[-empyre-] Welcome to May: Boredom: Labor, Use and Time

B. Bogart ben at ekran.org
Thu May 7 03:32:15 AEST 2015

Hello Renata,

On 15-05-05 09:17 PM, Renate Terese Ferro wrote:
> Grabner¹s technical work allows for zones of meditation through
> repetitive labor.  I¹m wondering Ben if any of your research provides
> some insights into what happens within the creative process?  Any
> hints as to how the creative space of Grabner¹s situational boredom
> fits into the spaces of mind-wandering or wakeful dreaming states of
>  meditation?

It would be interesting to flesh out this sense of labour and boredom in
relation to intellectual / technical practises.  On first blush it seems
that coding and electronics involve so much debugging and problem
solving that it seems they would be quite psychologically different than
the kind of fine detailed each step the same motor labour of textiles
etc. This may be supporting a false dichotomy between mental labour
(thought) and motor labour (physical movement). Unlike in coding, at
least electronics could involve a phase of production that could involve
the same kind of repetitive motor actions. I think of a colleague
threading thousands of fibre-optic cables into fabric:

It does seem that learning and practise allow a person to complete tasks
with no or little conscious effort. Indeed some tasks require such
narrow time frames that conscious involvement is not practical
(gymnastic tumbling comes to mind). Offloading action to our repertoire
of learned behaviours does seem to leave the conscious mind to do as it
pleases (i.e. by default mind wanders).

As for creativity, I tend to agree with Dietrich [1], who describes two
modes of creativity: a deliberate mode and a spontaneous mode. The
deliberate mode requires conscious effort and is rational and
task-oriented, but is quite serial in nature and conforms to social
norms. The spontaneous mode occurs constantly without any conscious
effort and is the result of many parallel processes; it could be
irrational and does not confirm to social norms. All real-world
creativity involves both of these modes giving and taking emphasis in a
process. Some anecdotes describe "Eureka" moments of creativity as
occurring during mind wandering or otherwise not engaging in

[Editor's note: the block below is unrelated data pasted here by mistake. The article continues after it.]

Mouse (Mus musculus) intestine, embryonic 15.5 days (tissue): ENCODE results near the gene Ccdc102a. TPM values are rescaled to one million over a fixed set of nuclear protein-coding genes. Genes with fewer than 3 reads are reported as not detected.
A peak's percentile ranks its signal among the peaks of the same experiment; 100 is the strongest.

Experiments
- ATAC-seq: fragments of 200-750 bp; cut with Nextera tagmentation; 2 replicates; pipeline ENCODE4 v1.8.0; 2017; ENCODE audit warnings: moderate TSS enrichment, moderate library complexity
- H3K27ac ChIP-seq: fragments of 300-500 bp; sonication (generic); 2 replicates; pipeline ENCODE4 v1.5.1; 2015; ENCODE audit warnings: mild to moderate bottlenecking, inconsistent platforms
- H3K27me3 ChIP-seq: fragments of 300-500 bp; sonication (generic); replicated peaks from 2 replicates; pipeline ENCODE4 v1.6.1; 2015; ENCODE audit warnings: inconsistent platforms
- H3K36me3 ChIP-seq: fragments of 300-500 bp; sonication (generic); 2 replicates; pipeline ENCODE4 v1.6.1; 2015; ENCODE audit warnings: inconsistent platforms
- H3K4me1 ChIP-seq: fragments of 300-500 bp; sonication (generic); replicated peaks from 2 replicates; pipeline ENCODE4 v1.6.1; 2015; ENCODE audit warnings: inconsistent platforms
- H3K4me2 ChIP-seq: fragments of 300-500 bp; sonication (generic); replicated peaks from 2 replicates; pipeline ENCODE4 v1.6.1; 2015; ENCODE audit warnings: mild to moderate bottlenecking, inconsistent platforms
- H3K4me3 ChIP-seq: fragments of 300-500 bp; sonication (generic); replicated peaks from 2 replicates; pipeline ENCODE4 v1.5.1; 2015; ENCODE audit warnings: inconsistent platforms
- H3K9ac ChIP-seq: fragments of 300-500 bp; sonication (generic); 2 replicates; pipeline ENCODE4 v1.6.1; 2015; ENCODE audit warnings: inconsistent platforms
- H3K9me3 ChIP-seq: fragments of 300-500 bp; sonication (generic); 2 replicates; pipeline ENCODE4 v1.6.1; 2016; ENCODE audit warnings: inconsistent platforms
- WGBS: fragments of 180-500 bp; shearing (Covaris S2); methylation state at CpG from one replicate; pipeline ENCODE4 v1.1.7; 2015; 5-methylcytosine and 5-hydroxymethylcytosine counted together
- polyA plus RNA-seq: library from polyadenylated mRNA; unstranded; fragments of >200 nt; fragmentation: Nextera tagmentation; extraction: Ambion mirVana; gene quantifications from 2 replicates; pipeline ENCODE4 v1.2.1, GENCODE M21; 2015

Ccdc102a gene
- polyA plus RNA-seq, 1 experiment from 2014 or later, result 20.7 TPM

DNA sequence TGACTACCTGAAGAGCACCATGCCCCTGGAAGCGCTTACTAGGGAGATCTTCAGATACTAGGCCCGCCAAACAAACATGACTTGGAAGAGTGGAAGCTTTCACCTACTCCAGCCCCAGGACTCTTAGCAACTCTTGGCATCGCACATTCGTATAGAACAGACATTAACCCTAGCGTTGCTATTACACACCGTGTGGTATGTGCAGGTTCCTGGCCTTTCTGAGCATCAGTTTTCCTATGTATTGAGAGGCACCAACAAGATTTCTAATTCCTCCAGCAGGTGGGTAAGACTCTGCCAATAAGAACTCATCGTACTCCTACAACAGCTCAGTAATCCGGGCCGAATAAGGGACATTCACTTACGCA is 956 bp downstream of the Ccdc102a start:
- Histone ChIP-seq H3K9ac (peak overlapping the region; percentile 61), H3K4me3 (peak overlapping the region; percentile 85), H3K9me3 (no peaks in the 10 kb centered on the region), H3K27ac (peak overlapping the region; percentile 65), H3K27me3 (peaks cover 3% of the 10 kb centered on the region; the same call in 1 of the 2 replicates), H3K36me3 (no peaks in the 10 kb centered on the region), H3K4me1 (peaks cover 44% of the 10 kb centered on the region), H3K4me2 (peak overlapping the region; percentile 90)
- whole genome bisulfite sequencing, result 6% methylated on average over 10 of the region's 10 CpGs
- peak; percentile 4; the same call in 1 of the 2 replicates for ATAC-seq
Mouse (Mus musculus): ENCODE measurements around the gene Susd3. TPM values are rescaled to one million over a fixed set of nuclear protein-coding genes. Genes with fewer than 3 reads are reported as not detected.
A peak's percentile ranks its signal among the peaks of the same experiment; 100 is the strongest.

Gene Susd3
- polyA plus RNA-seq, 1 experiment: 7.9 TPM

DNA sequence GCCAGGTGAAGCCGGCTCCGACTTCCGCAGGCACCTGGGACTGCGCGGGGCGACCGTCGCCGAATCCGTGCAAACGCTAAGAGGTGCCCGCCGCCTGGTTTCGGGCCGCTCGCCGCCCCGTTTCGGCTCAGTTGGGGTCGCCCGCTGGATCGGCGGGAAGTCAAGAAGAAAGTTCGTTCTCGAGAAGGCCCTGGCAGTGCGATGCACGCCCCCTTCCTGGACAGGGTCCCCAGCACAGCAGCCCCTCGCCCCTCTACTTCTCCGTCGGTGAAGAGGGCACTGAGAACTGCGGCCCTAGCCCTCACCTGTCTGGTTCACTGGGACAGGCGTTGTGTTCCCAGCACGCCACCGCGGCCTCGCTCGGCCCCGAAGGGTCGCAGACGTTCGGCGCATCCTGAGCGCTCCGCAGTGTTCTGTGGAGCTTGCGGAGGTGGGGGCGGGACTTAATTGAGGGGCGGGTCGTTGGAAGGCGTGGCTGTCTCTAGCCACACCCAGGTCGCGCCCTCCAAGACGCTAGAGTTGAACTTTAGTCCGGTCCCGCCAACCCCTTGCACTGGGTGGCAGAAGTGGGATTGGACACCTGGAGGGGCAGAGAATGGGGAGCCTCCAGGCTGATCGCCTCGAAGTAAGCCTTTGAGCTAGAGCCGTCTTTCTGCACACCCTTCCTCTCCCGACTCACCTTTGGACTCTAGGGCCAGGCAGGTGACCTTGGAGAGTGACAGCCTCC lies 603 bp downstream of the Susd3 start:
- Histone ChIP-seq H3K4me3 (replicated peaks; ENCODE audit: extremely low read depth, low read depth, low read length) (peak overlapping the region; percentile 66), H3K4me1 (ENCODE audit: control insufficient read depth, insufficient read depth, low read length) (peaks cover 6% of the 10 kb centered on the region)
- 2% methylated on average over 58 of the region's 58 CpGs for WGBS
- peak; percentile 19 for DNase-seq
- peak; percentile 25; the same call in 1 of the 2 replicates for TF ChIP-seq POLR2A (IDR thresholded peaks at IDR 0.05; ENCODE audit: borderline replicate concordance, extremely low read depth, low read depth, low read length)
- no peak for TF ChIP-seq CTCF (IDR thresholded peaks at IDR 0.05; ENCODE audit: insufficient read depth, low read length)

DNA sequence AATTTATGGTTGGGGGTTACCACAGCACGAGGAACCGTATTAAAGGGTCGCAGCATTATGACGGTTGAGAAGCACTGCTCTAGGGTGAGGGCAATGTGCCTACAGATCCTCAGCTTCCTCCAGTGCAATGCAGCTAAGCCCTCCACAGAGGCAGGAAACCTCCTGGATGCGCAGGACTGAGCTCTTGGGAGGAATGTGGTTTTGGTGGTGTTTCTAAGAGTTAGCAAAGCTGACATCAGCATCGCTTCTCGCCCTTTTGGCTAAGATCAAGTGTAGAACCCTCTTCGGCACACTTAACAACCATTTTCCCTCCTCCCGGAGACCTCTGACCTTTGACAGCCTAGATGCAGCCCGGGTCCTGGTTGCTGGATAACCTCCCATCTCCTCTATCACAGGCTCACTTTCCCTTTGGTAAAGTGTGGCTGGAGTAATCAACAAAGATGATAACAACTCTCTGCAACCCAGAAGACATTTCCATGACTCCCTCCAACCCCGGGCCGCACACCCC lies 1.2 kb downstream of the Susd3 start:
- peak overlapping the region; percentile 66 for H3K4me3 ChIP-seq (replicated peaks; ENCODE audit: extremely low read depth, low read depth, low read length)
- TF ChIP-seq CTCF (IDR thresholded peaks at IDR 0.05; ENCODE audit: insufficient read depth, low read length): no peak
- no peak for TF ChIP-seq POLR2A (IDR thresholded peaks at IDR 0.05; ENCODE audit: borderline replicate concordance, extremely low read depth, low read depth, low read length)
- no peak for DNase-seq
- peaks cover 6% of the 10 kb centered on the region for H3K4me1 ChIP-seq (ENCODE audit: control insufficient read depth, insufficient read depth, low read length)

deliberately working on the task at hand.

Because of this interplay between Dietrich's two modes, I think the key
is balance and maintaining the freedom to mind wander and being
task-oriented. I think this probably relates to continuous distraction.
In these moments of mind wandering many of us reach for the mobile
device to check messages, play a game, or text and find a
inconsequential task to accomplish. Perhaps the more distracted we are
the less we learn to balance mind wandering and task orientation.

There is also the degree of attachment we have to the thoughts that seem
to appear in our minds without conscious control. This could relate to
depression, OCD and even Schizophrenia, where what comes out of the
default network could be highly negative or even disturbing. Is there
some link between us being constantly distracted and our attachment to
our thoughts? If we are constantly attending away from them do they hold
more power?

As I understand it, meditation is about detaching from the content of
thoughts and using attention to shift away from them. I have not
studies the neurological mechanisms of meditation, but one does wonder
what happens to both task-oriented and default network areas. (I just
asked a colleague studying the neurological mechanisms of mediation, and
will report back if relevant on ongoing discussion.)

One small note about location: I wonder if living in a place with less
opportunity for continuous task-oriented behaviour changes what one pays
attention to? Does the same issue of distraction occur, but occurs at a
different degree of abstraction that would be have been ignored
previously? i.e. does one spend more time watching birds, or listening
to leaves rustle, that would have been spent looking at FB, or checking

1. Dietrich, Arne. "The cognitive neuroscience of creativity."
Psychonomic bulletin & review 11.6 (2004): 1011-1026.


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